FAA launches GA pilot data collection study

WASHINGTON, D.C. – The FAA has launched a one-year project to demonstrate the capabilities of the Aviation Safety Information Analysis and Sharing (ASIAS) program for the general aviation community. Voluntary data will be collected from GA pilots within 40 nautical miles of Phoenix Sky Harbor International Airport.

The FAA and industry are working together through the General Aviation Joint Steering Committee (GAJSC) to use data to identify risk, pinpoint trends through root cause analysis, and develop safety strategies.

The demonstration project is the next step towards expanding ASIAS, already successfully used in commercial aviation, to the GA community to help identify safety risks and emerging threats, according to FAA officials.

The project will collect public sector and proprietary data, which will be protected. The data will not be accessed or used for FAA enforcement, FAA officials said.

The project will also explore potential new voluntary information sources such as digital flight data, pilot safety reports, manufacturer reports, and information voluntary provided from personal electronic devices.

Currently, ASIAS has access to 185 commercial aviation data sources, including voluntary provided safety data. ASIAS partners with the Commercial Aviation Safety Team (CAST) to monitor known risk, evaluate the effectiveness of deployed mitigations, and detect emerging hazards. ASIAS has matured to the point that the FAA and industry can now leverage voluntarily provided safety data representing 96% of U.S. air carrier commercial operations.

More information is available in the Federal Register.


  1. Chip Davis says

    uh… what part of the multiple repetitions of “voluntary” don’t you guys get? Or the black-letter “The data will not be accessed or used for FAA enforcement”?

    As it stands now, there is no mechanism for you to upload the flight track from your GPS and attach it to your NASA form to prove that you were where you were supposed to be. Or the engine monitor data that demonstrates the rough-running engine that made you request priority at KATL.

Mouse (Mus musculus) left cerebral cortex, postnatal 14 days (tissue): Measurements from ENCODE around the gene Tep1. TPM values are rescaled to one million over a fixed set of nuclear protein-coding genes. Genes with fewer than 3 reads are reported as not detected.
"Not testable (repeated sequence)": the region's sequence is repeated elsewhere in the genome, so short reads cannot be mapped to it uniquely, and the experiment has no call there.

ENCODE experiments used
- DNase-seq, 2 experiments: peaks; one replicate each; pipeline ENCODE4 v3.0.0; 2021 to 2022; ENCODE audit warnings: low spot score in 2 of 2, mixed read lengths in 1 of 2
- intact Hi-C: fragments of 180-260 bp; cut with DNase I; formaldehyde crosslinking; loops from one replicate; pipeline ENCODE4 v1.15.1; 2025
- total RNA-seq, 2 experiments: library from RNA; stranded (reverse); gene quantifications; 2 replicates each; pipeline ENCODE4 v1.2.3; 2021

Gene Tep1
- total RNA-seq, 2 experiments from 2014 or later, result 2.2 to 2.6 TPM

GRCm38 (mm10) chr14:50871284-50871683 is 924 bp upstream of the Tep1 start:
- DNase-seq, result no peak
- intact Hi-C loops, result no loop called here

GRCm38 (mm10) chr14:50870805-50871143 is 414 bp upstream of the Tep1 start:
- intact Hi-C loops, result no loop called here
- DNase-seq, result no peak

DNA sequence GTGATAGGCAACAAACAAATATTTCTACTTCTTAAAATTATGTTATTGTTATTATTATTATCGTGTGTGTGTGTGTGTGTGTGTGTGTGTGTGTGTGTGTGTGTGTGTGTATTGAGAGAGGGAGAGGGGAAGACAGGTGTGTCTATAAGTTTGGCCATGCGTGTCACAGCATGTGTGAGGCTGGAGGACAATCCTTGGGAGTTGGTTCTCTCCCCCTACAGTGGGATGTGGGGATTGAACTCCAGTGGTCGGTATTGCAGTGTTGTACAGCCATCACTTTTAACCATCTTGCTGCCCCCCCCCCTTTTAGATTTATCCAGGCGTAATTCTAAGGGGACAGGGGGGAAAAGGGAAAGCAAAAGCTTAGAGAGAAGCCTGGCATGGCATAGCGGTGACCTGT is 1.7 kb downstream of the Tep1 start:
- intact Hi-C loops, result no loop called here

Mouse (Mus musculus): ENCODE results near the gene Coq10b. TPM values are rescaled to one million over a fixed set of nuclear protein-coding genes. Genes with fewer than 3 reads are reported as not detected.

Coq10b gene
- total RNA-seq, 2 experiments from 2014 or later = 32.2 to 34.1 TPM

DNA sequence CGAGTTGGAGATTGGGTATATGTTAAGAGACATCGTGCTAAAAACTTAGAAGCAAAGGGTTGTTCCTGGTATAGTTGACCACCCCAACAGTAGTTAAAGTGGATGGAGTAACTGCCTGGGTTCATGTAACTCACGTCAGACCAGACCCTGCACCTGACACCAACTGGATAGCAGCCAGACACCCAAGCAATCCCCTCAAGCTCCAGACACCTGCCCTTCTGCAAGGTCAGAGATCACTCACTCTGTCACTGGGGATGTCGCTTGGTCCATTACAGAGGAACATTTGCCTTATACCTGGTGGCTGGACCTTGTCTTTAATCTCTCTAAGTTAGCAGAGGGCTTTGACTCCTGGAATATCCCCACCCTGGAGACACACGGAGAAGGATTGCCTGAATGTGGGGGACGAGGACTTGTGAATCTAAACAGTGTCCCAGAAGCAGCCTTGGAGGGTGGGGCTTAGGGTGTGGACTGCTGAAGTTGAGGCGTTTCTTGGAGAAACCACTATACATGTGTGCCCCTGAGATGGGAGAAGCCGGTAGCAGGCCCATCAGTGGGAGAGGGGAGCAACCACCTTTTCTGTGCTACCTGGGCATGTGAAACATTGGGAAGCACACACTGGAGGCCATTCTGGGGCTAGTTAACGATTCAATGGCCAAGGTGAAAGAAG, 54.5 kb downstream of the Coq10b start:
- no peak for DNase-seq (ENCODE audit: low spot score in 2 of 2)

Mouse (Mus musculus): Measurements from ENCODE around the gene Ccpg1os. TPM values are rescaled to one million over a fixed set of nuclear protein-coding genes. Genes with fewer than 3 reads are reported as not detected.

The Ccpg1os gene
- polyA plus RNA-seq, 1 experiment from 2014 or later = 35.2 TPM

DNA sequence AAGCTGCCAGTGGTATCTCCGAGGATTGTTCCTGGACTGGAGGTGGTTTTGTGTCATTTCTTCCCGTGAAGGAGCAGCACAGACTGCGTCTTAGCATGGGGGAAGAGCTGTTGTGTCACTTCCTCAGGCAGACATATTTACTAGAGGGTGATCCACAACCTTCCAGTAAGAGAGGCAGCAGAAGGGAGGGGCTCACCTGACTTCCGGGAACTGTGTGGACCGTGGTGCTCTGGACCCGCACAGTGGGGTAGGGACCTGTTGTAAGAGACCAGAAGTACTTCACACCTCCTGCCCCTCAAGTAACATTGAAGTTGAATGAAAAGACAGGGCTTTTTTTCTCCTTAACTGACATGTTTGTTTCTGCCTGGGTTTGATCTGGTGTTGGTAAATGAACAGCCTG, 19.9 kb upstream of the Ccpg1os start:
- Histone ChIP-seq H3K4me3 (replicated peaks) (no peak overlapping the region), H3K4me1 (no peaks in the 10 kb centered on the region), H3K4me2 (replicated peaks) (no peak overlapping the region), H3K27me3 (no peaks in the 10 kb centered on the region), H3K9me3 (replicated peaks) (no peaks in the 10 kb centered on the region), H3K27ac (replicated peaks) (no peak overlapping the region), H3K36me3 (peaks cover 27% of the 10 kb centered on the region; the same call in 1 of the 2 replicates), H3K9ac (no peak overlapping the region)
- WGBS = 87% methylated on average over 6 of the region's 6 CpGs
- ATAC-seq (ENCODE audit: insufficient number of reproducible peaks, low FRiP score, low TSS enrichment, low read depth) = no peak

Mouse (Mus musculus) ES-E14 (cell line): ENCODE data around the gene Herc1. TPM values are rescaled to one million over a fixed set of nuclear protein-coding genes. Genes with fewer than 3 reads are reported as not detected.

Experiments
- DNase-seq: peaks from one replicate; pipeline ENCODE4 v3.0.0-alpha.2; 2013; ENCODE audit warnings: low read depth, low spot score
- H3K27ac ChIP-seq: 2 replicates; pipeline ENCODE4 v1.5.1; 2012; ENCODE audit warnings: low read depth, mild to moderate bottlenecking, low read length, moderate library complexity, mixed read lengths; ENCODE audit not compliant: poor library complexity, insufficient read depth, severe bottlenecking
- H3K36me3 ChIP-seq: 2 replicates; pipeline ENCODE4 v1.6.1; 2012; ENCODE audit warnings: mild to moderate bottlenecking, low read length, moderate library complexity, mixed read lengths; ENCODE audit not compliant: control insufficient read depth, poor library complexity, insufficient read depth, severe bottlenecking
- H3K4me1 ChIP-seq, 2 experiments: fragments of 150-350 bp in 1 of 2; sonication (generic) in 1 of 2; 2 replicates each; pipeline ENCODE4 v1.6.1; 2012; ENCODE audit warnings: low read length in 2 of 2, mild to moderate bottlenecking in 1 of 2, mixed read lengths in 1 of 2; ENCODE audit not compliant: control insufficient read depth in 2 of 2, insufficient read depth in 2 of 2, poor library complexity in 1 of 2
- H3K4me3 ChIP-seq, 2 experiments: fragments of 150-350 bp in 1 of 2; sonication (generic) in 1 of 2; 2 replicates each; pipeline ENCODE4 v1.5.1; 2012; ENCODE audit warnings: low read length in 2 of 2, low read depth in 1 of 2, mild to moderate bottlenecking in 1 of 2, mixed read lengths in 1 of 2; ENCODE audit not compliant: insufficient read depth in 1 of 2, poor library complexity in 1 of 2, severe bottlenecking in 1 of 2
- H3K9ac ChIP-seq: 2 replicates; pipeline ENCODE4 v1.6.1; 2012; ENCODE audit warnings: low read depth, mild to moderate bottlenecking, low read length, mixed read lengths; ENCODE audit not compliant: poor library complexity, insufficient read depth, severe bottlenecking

GA is tough nut to crack for those who are seriously trying to make it safer, like the ASRS folks. Heck, they don’t even have a decent way to know how many hours we fly a year. It’s tough to know what to do about a problem if you don’t know if it’s a 1-in-500 or 1-in-5000 hour issue.

  2. Loren says

    Why do they have to make everything so complicated? If the manufacturers had developed an accurate fuel level sensing system, the accident rate would be half what it is today. Poor weather forecasts are responsible for another 30%. I think they get sophisticated so it appears as if they are doing something meaningful without stepping on anyone’s toes.

    • Chip Davis says

      Loren, you don’t seriously believe that 50% of all fuel-exhaustion accidents are caused by inaccurate fuel gauges, do you? The Part 23 certification standard was always “If there is no fuel, it must read Empty”, so an airworthy fuel gauge might read “Empty” when there is still fuel, but cannot indicate fuel remaining if there is none. (If yours does, take it up with your IA; your a/c is not airworthy.)

      No, the vast majority of fuel-exhaustion accident are not the result of a gauge that lies, it’s a pilot that refuses to believe what it’s telling him.

      • Eddie says

        Agreed Chip, Loren if your doing your flight planning correctly regardless of what a fuel Gage says you should never run out of fuel, it’s simply poor piloting that results in running out of fuel

    • Scott Philiben says

      Since spring of last year, our aircraft have come equipped with fuel level sensors that read accurately at all levels. In fact, they are so accurate that we were able to integrate a fuel imbalance message on the PFD in Generation 5 aircraft. The fuel level sensors in most of our competitors’ planes only read accurately when the fuel tank is empty or full. For more on the astonishing innovations that make Cirrus an industry leader

      Loren – your wish was granted – Circa 2012

  3. says

    The 2,500 GA Inspectors have a wealth of experience, education and Exposire to the GA Community that is very valuable to the future.